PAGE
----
After picking the seed, prepare it for sprouting by placing it on a sand layer and covering it with another sand layer, and keeping it damp until the ginger sprouts in 2-3 weeks. After sprouting, break the seed into pieces such that each piece has 1-2 buds attached to it. Plant these pieces within a 1-foot plant-to-plant distance.

4. Irrigation and Watering

Water-sensitive crops, if the soil is more clayey, there will be more water in the roots, resulting in crop loss, similarly, if the soil is more sandy, there will be less water-holding capacity and water will not be available to the plant. 

So sandy loam soil with good water holding and drainage capacity and a shady area will provide a healthy and optimum environment for a plant. Water is really vital for ginger, and as I previously stated, soil with adequate drainage and water-holding capacity is ideal. 

The ginger crop requires more water in “wattar” conditions so that the plant can be more active and grow to its full potential. So, irrigation is critical; ginger will not tolerate water stress. So keep in mind to fulfill the ideal criteria for ginger water demand based on several aspects such as season, temperature, air, and so on.

5. Fertilization and Nutrient Management

Fertilize the ginger crop with 150 kilograms of single super phosphate, 150 kg of ammonium phosphate, 100 kg of potassium sulfate, and 64 kg of humic acid. Apply fertilizer every 15 days with 10 kg and 5 kg of humic acid with flood irrigation per acre. It is also advised that NPK fertilizer with a 20:20:60 ratio in spray formulations from August to December, till crop harvesting. There are a few things that should be kept in mind, which are as follows:

  • Do not apply fertilizer in spray formulation at a hot temperature during the day.
  • Spray early in the morning when the plant leaves to keep moisture or evening time when the temperature gets lower.

6. Feasibility Report

Let’s assume its market rate is 500 rupees per Kg and 3 kg per plant production. The above-given dimension of the plant-to-plant and row-to-row distance is 1800-2000 plants per acre. Let’s assume the 1800 plants in one acre. Through this, you can estimate the ginger profit per acre and ginger yield per plant.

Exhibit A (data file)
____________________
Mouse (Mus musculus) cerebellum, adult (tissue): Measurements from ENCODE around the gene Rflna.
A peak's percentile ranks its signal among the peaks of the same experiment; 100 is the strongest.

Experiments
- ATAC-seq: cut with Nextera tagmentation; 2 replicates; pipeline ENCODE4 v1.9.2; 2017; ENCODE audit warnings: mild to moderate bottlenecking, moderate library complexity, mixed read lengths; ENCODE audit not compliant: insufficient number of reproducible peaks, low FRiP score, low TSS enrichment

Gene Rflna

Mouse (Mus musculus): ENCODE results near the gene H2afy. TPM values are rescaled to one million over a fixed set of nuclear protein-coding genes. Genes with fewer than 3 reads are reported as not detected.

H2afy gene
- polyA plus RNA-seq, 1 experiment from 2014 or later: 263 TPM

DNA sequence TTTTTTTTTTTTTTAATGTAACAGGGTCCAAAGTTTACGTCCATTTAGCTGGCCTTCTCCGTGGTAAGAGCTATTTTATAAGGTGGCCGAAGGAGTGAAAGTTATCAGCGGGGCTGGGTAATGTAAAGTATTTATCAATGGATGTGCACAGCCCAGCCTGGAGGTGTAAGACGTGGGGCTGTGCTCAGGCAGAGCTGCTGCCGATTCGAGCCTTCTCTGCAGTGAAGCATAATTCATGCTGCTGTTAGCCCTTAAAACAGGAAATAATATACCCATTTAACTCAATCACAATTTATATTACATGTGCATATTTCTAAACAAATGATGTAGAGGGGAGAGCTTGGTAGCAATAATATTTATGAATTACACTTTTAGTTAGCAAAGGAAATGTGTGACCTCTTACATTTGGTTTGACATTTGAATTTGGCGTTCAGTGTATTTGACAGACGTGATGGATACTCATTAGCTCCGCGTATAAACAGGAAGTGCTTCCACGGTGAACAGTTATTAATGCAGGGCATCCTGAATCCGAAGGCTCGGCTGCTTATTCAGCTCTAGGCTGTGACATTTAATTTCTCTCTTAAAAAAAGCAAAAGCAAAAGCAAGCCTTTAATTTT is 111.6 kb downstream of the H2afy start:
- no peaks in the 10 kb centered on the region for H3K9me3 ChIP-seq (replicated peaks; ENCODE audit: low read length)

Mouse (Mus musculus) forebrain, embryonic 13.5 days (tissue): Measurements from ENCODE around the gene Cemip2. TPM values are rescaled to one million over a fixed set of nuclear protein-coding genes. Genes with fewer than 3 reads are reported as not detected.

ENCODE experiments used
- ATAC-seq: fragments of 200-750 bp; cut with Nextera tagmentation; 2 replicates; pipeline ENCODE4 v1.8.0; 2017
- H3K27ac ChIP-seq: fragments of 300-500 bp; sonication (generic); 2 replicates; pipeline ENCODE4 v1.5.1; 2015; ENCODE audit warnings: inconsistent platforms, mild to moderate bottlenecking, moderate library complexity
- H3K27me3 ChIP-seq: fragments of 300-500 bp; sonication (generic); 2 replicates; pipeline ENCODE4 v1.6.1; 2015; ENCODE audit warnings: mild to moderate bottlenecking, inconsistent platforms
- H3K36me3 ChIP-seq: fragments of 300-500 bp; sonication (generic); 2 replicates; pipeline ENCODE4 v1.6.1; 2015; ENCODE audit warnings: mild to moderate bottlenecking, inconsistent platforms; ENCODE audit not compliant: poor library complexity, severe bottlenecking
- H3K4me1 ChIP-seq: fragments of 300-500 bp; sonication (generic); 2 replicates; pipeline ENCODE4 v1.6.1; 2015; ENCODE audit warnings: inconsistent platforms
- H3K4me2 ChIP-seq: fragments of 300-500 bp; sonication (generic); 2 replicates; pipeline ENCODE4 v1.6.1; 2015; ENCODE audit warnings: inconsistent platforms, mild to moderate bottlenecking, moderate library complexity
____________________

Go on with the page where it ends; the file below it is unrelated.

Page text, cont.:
No.of Plants = 1800

No.Kgs per plant = 3

Total Kgs = 1800×3 = 5400 Kgs

Market Rate = 500 Rs.

Total = 500 x 5400 = 2700,000 Rs.

No. of PlantsKgs/PlantMarket RateTotal
180035002700,000 Rs.

7. Weed and Pest Control

Ginger is a lucky vegetable actually which has less incorporation of pests and diseases with it. But some fungal diseases can be there because of wet and warm temperatures. To avoid this issue, you should ventilate the area around the ginger plant. Weeds are a big competitor to the ginger plant. 

Keep the planting area free from weeds that can compete for nutrients and water. Implement integrated pest management strategies to control common pests and diseases.

8. Harvesting Ginger

Ginger is typically ready for harvest in 8 to 10 months after planting. Ginger harvesting time starts from December to January. The leaves will turn yellow, and the shoots will begin to slow down in growth. Carefully dig out the rhizomes, and after harvesting, wash and dry them properly before packaging.

9. Post-Harvest Handling

Proper post-harvest handling is crucial to preserve the quality and freshness of ginger. Sort the harvested rhizomes, remove any damaged ones, and store them in a cool, dry place with good ventilation.

Marketing and Selling Ginger

To maximize your profits, explore various marketing avenues to sell your ginger produce. Establish connections with local markets, supermarkets, restaurants, and spice traders. Additionally, consider exploring export opportunities to cater to the international demand for ginger.


  • Ginger cultivation areas are all the tropical and subtropical areas of Pakistan.
  • Ginger cultivation in Pakistan presents a highly profitable and promising venture for farmers and entrepreneurs alike.
  •  With its rising demand, favorable climate conditions, and relatively quick cultivation cycle, ginger offers an excellent opportunity to boost agricultural income. 
  • By following the step-by-step guide provided in this article, you can embark on a successful journey of growing ginger and capitalize on the lucrative prospects it offers. Happy farming!